Juvenile delinquency and risky leisure activities, not related in the Basque Country as elsewhere

A study by the UPV/EHU-University of the Basque Country reveals that the factors influencing juvenile delinquency would not act in the same way in all cultural contexts

  • Research

First publication date: 08/01/2020

Laura Vozmediano, César San-Juan and Alexander Trinidad. Photo: UPV/EHU.

The offer of risky leisure opportunities, single-parent families and housing instability are widely recognised in the scientific literature as factors associated with juvenile delinquency. The UPV/EHU’s CRIM-AP research group has studied this link in the crimes committed by youngsters in the BAC (Basque Autonomous Community) to see whether they coincide with other geographical and cultural contexts. They have, however, confirmed that the factors associated with the committing of juvenile crimes would be different ones.

The analysis by the CRIM-AP research group of the Department of Social Psychology and Behavioural Science Methodology at the UPV/EHU’s Faculty of Psychology  of nearly 2,000 cases of crimes committed by 12 to 18-year-olds in the BAC has made it possible to explore the situational and contextual factors that accompany juvenile delinquency in our region. “Just like any other behaviour, the committing of crimes also requires that a set of circumstances should come together: the offender and possible victim need to coincide in time and place and, at the same time, there must not be anyone there who could prevent the crime,” explained Alexander Trinidad, the author of the study.

This piece of research set out to cross-check with the BAC context the information available on this subject in the scientific literature and “obtained from studies mostly conducted in Anglo-Saxon and North European countries,” said Trinidad. “According to these sources, one of the factors recurrently linked to juvenile delinquency is that of risky leisure activities understood as those that take place totally unsupervised in which groups of youngsters participate and which are accompanied by the possibility of consuming alcohol or other substances. These activities are frequently associated with the offer of premises such as bars, discos, pubs, etc. so that the more premises of this type there are, the higher the rate of crimes committed by minors in a municipality.”

Although the researchers expected to find the same relationship as that observed in other places, the results of the study conducted did not however reveal the same relationship: “we did not find a significant link between risky leisure opportunity and juvenile delinquency,” as the researcher pointed out. “What this points to is that theoretical models are not universal. That does not mean that new theoretical models need to be developed, but that they need to be adapted to the realities of each geographical and cultural context. On the basis of the fact that between Northern and Southern European countries there is a considerable difference in habits, such as mealtimes, leisure activities and school timetables, it comes as no surprise to find differences, too, in the way in which situational variables affect juvenile delinquency."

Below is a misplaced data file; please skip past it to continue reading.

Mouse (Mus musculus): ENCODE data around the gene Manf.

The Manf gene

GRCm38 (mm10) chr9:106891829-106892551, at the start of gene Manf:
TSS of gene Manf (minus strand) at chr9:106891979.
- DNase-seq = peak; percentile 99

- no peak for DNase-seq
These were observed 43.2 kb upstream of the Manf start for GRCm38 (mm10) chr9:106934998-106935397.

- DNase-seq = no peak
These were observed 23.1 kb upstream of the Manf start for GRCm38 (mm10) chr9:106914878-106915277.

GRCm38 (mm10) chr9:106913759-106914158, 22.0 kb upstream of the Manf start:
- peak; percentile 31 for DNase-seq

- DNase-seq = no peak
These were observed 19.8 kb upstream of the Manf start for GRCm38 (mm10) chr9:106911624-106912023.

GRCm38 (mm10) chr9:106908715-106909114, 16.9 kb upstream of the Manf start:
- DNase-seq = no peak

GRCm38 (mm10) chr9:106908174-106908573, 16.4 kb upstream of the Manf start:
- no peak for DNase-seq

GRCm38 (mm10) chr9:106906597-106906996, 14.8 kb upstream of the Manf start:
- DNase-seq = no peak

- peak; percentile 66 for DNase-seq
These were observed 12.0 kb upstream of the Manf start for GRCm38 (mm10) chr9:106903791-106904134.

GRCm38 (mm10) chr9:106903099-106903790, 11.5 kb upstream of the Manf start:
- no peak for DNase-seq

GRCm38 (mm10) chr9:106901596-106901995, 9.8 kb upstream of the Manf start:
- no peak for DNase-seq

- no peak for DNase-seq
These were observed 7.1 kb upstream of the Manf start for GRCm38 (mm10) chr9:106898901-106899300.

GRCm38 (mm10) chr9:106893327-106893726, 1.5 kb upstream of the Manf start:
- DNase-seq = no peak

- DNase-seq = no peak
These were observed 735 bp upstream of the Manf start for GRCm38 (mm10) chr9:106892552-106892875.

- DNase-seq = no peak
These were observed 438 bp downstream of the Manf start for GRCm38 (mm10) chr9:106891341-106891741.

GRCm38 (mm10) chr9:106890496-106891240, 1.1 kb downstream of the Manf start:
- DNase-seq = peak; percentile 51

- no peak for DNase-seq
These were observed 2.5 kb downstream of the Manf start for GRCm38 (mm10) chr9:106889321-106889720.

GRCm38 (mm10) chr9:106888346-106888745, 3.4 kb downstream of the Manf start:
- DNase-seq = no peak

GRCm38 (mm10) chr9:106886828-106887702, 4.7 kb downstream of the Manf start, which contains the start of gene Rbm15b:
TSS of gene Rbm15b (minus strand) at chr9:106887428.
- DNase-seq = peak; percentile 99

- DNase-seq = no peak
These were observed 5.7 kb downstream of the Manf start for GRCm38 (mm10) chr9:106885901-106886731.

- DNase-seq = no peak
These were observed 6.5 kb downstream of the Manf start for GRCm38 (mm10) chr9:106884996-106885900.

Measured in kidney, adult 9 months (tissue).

What needs to be done, according to Trinidad, is “to look for other variables or to delve further into the characteristics of risky leisure activities among the young people around us. For example, the botellón [when people meet in public spaces, rather than in bars, etc., for the purpose of drinking] is much more widespread in this group than going to bars; also common is meeting in warehouses or premises that the youngsters themselves rent and manage. We would have to look further into what takes places in these leisure locations that are not cited in other geographical contexts”.

 

Positive relationship between juvenile delinquency and the availability of non-risky leisure activities

In the study they also considered another set of circumstances that could facilitate or encourage the committing of crimes, and they analysed their relationship with crimes already committed. What provided the greatest relationship was “the availability of risk-free leisure, in other words, the number of restaurants, hotels and facilities of that nature”. The study was conducted on a macro level, on a municipal level, and as the researcher explained, “it is not possible to talk about cause and effect, the presence of these places does not cause juvenile delinquency to rise. What it shows is that the municipalities where more facilities of this type exist are more metropolitan enclaves, areas that attract a larger number of people, and bearing in mind that most juvenile crimes are robberies, it may be logical that it is in these place where a greater opportunity to commit them is found”.

Other factors studied and which were seen to be linked to the committing of juvenile crimes was population size, yet no relationship between delinquency and the number of single-parent families nor housing instability (the inhabitants of a municipality moving both within the same locality and that which takes place to and from other municipalities) were confirmed, whereas in other contexts these factors have been shown to have a link.

The expert in juvenile delinquency believes that these results “could be used by the local administrations to deploy measures to prevent crimes in the areas where there is a greater prevalence of them. Finding out about the situational and contextual factors may always be of help; at the end of the day it is about furthering the aetiology of criminal behaviour and conducting a comprehensive analysis of the case studies that will allow effective, evidence-based prevention strategies to be designed”.

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